- We see a complete reversal of Winston in this final chapter, can you name some of the things Winston now does that reflects him being a good party member?
What an extraordinary turn of events! At the conclusion of 1984 we see a huge 180 degree turn in the behavior of our protagonist Winston Smith. When we first met Winston, we see him struggling with his thoughts on the Party and Big Brother. This led him to purchasing the diary off the black market and writing in it in secret. We then go on to see that Winston knows that life used to be different in Oceania, and that it was not even called that before. He realizes the countries they are at war with change, He ends up in a romantic relationship with Julia, He remembers the picture of Rutherford, Aaronson, and Jones, etc. This is in start contrast to the Winston we see here in part six after his time with O'Brien in the Ministry of Love, which I have been calling sort of a "rehab center". The ministry of love was meant to replace whatever love you had for the love of Big Brother (and only Big Brother). Once the three stages of learning, understand, and acceptance are complete, Winston is to be reintegrated into society, which is where we catch him here
We catch Winston being a good party member by his focus on the telescreen and the announcement about news from the battlefront at Africa. Winston has a whirlwind of emotions thinking about a possible defeat and the horror of the aftermath of enemy troops taking over Africa. He is clearly now invested in this effort and wants more war in order to protect the well being of Oceania. He becomes ecstatic when the victory is announced towards the end of part six.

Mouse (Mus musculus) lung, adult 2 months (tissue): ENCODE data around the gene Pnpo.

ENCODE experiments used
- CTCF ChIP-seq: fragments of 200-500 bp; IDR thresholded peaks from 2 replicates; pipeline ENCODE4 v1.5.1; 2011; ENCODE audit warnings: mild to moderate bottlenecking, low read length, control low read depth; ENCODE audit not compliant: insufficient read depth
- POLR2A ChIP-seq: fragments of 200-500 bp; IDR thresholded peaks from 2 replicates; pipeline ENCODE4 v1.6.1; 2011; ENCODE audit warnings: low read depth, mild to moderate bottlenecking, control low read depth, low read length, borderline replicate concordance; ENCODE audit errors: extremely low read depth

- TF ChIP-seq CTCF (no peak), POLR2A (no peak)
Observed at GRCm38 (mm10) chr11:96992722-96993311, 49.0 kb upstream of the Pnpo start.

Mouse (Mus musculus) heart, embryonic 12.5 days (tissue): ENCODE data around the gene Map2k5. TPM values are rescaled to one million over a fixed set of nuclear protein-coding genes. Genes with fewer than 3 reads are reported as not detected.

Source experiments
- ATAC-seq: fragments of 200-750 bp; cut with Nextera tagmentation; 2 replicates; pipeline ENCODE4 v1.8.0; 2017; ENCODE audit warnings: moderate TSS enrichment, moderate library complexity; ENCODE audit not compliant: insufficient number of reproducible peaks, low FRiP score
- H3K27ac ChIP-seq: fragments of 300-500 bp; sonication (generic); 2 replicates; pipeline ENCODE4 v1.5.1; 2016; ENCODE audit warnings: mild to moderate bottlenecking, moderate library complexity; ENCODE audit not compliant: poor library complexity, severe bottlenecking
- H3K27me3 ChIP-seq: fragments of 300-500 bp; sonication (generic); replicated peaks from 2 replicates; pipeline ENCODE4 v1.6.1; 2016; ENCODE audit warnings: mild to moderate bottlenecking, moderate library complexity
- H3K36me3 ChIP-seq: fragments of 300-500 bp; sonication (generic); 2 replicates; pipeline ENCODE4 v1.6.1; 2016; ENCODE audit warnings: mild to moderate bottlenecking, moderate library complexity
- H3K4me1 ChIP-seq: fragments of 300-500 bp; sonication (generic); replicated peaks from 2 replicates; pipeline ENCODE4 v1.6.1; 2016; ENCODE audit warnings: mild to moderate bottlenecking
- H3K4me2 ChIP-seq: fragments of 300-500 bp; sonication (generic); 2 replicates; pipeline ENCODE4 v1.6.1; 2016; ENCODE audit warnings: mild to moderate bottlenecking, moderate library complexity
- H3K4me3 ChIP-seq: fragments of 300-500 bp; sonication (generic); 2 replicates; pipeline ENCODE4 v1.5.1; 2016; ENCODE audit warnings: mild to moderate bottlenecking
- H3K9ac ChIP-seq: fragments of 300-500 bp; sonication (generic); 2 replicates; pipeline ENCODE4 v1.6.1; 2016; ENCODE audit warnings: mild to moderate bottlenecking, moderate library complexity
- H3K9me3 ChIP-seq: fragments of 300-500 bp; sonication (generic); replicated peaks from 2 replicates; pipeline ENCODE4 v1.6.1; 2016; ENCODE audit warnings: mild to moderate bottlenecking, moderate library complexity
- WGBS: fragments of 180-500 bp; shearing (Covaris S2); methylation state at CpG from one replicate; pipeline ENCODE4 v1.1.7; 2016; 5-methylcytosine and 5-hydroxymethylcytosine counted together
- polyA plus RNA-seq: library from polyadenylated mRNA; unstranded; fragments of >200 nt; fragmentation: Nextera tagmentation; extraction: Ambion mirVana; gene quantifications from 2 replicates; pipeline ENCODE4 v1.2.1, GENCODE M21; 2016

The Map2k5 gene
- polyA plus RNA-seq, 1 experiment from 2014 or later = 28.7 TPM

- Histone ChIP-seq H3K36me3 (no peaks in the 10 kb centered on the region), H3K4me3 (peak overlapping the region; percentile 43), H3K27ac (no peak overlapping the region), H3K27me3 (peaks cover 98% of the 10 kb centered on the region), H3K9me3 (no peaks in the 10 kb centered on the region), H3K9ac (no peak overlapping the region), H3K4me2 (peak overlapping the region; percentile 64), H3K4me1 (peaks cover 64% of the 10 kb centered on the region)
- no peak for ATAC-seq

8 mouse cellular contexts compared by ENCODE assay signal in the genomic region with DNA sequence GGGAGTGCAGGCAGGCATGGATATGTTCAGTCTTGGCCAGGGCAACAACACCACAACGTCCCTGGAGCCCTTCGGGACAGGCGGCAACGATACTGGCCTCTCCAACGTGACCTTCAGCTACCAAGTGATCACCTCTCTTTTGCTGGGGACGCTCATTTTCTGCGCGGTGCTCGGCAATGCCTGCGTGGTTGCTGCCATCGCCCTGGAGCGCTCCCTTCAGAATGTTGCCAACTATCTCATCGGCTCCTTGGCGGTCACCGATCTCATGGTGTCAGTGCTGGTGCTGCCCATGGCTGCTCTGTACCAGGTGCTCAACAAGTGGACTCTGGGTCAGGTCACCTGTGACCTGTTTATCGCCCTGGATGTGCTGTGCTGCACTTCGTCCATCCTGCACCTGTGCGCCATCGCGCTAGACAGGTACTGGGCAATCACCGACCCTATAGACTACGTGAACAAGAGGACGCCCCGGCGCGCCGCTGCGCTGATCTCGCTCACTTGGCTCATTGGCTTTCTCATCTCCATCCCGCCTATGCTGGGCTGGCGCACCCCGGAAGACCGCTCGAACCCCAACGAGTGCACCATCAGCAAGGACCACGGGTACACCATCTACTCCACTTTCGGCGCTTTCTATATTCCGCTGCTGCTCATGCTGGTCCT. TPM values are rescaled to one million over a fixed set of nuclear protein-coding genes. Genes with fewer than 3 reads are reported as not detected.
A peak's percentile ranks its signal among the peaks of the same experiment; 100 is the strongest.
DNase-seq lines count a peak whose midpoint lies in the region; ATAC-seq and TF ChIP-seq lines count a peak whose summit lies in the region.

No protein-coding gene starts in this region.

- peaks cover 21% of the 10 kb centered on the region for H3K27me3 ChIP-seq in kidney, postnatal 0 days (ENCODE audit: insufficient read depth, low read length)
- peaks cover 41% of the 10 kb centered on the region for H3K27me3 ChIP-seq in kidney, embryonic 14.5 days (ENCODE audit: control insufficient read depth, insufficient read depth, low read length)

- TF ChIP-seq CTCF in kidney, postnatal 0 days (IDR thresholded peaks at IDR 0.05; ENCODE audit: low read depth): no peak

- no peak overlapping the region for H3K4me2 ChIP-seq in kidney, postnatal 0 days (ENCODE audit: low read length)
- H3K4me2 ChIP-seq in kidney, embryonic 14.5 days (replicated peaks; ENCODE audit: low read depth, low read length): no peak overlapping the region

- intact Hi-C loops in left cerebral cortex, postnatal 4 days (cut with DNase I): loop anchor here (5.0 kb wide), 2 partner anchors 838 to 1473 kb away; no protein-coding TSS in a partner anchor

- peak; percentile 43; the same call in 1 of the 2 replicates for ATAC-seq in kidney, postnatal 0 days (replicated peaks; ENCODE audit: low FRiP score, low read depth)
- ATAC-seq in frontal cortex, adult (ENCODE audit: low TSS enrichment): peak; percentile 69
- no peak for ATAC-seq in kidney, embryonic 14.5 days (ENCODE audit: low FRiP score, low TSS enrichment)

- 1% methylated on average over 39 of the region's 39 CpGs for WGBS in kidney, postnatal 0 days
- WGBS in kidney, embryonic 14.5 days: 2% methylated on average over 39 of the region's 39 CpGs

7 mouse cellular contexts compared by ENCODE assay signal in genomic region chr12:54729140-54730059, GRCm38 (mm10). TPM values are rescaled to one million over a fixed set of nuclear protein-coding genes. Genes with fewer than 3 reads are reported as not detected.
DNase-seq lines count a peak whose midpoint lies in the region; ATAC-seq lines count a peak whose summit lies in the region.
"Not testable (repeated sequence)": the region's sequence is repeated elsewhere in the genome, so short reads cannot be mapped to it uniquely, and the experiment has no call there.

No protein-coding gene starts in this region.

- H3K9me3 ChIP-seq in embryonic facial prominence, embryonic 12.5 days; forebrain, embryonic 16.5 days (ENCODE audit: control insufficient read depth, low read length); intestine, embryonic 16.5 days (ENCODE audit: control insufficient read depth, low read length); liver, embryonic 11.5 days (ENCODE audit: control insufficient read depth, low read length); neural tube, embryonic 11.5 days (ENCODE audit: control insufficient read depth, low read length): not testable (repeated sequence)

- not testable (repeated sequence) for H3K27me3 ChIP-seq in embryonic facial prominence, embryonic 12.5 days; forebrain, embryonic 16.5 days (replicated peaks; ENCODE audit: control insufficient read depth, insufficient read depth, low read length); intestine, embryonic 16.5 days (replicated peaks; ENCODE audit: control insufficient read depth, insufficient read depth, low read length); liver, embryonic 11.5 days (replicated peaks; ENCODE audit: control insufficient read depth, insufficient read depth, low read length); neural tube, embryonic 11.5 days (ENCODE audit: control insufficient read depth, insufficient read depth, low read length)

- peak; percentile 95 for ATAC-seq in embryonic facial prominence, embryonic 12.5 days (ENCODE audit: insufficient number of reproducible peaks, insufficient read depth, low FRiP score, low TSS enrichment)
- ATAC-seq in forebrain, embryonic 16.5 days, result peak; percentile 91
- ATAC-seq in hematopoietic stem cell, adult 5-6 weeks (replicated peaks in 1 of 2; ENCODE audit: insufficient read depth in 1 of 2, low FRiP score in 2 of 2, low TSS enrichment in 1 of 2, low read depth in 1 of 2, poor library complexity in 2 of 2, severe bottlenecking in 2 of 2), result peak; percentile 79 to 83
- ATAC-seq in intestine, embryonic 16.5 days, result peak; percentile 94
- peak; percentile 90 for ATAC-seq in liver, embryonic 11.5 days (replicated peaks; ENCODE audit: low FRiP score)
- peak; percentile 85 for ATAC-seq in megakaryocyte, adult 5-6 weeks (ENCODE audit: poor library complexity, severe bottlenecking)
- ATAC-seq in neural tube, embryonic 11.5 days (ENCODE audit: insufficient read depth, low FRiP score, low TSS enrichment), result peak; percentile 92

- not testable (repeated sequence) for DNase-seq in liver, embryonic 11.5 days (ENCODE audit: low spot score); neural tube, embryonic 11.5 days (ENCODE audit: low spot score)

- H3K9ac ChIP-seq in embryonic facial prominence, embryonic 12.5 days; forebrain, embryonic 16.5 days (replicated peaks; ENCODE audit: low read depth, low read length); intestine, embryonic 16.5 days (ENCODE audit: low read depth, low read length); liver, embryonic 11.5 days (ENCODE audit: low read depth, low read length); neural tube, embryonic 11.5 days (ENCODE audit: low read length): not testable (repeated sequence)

Winston later writes on the dust on the table with his finger that 2+2=5. Remember, in his session with O'Brien he initially struggles with admitting that this could be possible before the shocks come about. Now, it seems that Winston is at peace with this fact of life.
It is revealed that Winston has also met Julia again since his time away from the Ministry of Love. Here is where we see Winston's ultimate unity with the Party. He embraces Julia and notices right away she feels different, very corpse like and bigger. He admits to betraying her, and even still, they express that they would want to meet up again. He follows her for some time, and then eventually grows disinterested and instead feels a desire to head back to the Chestnut Tree Cafe. He is longing for his usual spot in the cafe and the endless supply of Gin. In my opinion, he also does not want to miss another telescreen announcement. His love of Julia has now been replaced by the love of the Party/Big Brother...
- What is the ultimate victory?
To put it simply, the ultimate victory, is over yourself. There is a quote by the physicist Richard Feynman that I think alludes to what this could potentially mean
"The first principle is that you must not fool yourself and you are the easiest person to fool."
The victory is in fooling yourself that 2+2=5, or that Big Brother invented the airplane, or Oceania has always been at war with Eurasia. It is finally swallowing up everything the Party gives you and not even questioning it. You hold no feelings deep down in your soul that something sounds fishy about all these things. Ultimately, you love nothing but Big Brother, as we see Winston profess in the final lines of the book. That is why they shot Winston at this moment, he died fully believe in the cause of the Party. He is not a martyr because he does not hold any contrarian views, he is fully bought in to the system. Victory in his defeat...